I’d like to say my only track 10K went well, but as you can imagine if it is difficult to maintain concentration for 12 ½ laps, moving up to 25 laps is not going to make things better. Even though the longer distance was more to my liking on the road, I could only manage a 37 flat on the track. To make matters worse, there were only two runners behind me (by about a half lap) as I was going into my last lap, but they both “finished” a lap early and left me to look like I was last. To be fair, it’s really easy to lose count of laps in a 10,000 and the officials really can’t keep track since there are people being lapped who are also lapping other runners. I was probably more than a mile behind the winner, meaning I’d been lapped 3 or 4 times, maybe even 5. I was left pondering if I had run an extra lap, or if the two runners behind me had run one short. If the former then at least my real time would have been under 36 minutes, so let’s just go with that.
The Senior, Part 2 – The Running Bum Awakens
My determination to make the top 7 in cross country at least once was such that I came back for one more try. Under NCAA rules, because I was red-shirted my sophomore year, I still had one year of eligibility remaining. Knowing this going into my senior year, I took fewer classes and saved some electives for an extra semester. This plan was also meant to help me boost my grade point average to strengthen my graduate school applications since I was still climbing out of the GPA hole I had dug with the computer science fiasco. As a bonus, I won a Scholar-Athlete award from the university president, which was nice after my rough start. I registered for a minimum full time credit load, finished the official senior year, and headed into a summer of preparation. Thus began my running bum phase.
I asked Coach Dave, who had moved to Lexington to pursue his professional running aspirations, to help me plan a summer program. Phase I included 6 weeks of 90 miles per week, including a Sunday long run of 15 to 20 miles. Phase II dropped the mileage down to 80 per week while alternating various hill repeats, interval, and repetition workouts. Both phases included twice per week weight training. To ensure I had enough training time during the week, I requested the worst camp counselor job available – kitchen helper. While it was the worst in terms of grunt work, this was the only job that did not require supervision of the campers, and it gave me long enough breaks between meals that I could get in three workouts per day if I wanted (e.g., two runs and a weight training session) or an honest-to-goodness recovery nap. The previous two summers my training had been compromised not only by having just a small window of time to sneak in my workouts, but by horrid allergies and not getting much sleep thanks to a cabin full of excited kids that wouldn’t go the f*** to sleep. Occasionally the kids got to hear me reflexively shout that word when I was jolted out of my sleep by a calf cramp from not fully rehydrating before another muggy night in the cabin. The kitchen staff, in contrast, bunked in the only air-conditioned space available to the counselors, which helped reduce my allergy symptoms and let me get better quality sleep. Conveniently, it was also where we kept the weights. Scrubbing pots and pans and mopping floors, instead of teaching archery or boating, seemed a small price to pay for the luxury of adequate training and sleep time.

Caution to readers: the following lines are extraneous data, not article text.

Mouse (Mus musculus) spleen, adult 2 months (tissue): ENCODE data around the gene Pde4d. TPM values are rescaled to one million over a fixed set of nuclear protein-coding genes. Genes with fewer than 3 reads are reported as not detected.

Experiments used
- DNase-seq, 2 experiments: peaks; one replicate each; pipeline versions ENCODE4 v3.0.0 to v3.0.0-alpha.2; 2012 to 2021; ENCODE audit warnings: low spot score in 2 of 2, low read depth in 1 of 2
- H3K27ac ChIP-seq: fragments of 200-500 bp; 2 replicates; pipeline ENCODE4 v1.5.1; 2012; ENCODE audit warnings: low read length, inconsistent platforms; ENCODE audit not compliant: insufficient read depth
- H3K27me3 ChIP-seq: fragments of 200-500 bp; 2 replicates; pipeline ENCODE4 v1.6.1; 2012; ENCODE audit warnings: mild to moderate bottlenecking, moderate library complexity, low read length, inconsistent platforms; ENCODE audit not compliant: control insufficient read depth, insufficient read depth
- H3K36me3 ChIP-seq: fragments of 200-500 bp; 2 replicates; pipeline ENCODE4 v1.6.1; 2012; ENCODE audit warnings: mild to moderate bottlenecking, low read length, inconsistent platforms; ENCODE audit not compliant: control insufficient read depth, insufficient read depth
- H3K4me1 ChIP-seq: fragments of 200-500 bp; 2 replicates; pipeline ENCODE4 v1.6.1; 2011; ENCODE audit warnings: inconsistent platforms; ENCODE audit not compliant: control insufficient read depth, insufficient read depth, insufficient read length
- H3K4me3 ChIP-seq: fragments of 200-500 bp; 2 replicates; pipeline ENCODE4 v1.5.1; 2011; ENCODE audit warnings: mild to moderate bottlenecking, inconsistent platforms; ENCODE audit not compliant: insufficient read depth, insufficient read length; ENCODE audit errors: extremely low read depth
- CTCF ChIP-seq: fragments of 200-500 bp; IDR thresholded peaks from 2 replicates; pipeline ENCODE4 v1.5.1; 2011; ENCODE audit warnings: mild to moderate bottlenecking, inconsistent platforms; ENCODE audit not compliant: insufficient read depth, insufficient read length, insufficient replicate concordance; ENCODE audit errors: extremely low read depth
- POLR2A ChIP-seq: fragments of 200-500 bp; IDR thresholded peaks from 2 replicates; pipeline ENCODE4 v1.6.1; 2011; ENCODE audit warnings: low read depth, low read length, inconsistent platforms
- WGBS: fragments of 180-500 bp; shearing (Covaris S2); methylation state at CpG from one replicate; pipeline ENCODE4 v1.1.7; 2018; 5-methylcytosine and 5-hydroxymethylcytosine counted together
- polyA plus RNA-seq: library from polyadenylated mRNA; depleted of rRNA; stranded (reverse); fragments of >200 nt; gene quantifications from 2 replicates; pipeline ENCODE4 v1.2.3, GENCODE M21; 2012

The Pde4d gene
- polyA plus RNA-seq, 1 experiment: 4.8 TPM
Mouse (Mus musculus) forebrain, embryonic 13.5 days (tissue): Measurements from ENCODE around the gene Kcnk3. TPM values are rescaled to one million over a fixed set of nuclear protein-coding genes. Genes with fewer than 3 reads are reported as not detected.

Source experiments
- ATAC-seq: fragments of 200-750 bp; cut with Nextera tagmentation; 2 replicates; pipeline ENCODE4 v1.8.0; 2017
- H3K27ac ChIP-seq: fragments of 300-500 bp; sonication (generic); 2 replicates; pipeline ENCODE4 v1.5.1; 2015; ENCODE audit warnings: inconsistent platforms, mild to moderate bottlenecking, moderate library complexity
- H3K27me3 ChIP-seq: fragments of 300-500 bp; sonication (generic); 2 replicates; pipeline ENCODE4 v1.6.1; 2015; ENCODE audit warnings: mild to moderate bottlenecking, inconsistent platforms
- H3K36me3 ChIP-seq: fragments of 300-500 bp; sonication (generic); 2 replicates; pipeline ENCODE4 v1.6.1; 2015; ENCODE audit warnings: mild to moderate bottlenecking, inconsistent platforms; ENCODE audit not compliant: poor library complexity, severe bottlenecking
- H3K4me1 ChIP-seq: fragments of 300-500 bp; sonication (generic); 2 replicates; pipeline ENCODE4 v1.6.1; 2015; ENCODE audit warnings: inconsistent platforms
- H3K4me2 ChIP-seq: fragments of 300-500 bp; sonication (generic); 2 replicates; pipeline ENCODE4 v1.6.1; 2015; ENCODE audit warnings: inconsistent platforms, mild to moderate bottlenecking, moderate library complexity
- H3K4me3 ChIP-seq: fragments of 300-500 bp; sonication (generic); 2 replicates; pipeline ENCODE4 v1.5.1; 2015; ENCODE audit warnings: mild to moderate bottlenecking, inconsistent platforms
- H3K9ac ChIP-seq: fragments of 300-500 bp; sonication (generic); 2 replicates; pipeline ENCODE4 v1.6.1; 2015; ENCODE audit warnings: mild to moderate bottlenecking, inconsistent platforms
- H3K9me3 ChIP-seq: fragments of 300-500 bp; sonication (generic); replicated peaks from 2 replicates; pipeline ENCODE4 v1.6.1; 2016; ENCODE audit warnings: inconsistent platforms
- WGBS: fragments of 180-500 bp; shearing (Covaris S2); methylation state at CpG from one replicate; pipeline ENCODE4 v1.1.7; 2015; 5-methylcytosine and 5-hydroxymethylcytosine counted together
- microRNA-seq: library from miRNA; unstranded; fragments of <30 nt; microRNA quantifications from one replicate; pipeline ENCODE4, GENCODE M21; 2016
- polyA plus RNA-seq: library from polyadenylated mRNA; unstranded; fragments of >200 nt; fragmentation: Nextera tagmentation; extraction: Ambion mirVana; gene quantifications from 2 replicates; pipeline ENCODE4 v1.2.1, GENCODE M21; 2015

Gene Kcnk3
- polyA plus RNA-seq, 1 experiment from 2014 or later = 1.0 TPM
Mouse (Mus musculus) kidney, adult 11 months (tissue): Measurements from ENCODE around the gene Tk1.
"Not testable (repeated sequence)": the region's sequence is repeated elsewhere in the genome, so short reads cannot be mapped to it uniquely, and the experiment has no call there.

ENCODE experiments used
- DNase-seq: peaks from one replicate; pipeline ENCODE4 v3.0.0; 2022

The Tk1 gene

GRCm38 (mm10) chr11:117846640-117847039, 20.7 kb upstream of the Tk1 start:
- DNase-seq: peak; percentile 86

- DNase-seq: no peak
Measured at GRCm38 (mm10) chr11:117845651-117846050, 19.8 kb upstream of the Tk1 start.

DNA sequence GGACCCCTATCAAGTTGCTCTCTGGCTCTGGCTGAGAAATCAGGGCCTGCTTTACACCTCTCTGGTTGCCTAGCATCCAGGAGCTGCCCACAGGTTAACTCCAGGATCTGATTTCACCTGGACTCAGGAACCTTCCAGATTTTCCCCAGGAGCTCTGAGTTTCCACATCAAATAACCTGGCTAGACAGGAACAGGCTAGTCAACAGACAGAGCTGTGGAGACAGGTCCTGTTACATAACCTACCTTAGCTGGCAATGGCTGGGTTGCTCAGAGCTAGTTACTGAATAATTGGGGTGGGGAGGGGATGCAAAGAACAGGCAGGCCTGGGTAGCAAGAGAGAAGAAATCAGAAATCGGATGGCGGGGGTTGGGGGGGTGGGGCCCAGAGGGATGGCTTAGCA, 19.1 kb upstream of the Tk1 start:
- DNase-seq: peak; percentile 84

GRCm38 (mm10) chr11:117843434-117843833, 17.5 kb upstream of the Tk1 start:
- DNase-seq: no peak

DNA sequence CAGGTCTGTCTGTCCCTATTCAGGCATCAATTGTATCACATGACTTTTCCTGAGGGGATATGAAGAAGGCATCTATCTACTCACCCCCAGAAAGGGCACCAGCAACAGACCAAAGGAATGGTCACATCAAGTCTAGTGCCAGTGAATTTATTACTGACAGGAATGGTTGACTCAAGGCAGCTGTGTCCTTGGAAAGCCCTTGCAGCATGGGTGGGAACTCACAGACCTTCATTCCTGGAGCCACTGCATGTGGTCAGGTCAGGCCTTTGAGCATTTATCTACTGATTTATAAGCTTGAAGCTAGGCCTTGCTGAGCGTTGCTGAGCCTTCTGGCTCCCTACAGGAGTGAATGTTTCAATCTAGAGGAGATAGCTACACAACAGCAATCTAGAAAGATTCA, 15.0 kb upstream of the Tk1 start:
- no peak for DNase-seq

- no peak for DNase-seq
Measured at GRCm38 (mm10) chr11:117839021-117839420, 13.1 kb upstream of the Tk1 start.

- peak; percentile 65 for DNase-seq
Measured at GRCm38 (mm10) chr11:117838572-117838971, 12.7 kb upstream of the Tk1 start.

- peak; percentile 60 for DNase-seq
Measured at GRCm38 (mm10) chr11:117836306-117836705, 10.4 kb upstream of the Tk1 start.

Other than the long runs (I only got in a couple of 15 – 17 milers), I did a good job sticking to the higher mileage training plan. I had arrived at the 90 mile per week limit by trial and error, and Dave agreed that there was no sound reason to risk injury and burnout by pushing past that. The 75 – 80 mile weeks that followed seemed pretty easy, despite the addition of the harder once per week workouts. There was a monster of a hill, about a quarter mile long, leading from the lakefront to the camp headquarters. I did 8 to 12 repeat sprints up it at nearly full effort most weeks of the second phase. Not exactly what Dave had recommended, but I wanted to build up my hill running strength given the hilly nature of our home course. I tried to do these while the campers were at their activities, but sometimes they would finish before I completed the workout. They really didn’t know what to make of the thin, shirtless, long-haired dude soaked in sweat running like a mad man uphill. When I would grab a drink at the water fountain at the top the kids would sincerely ask me if I had been swimming. I sweat. A lot. I had to remember not to do my usual move of wringing the sweat out of the crotch of my shorts while the kids were around.
The “Timed Run” of Legend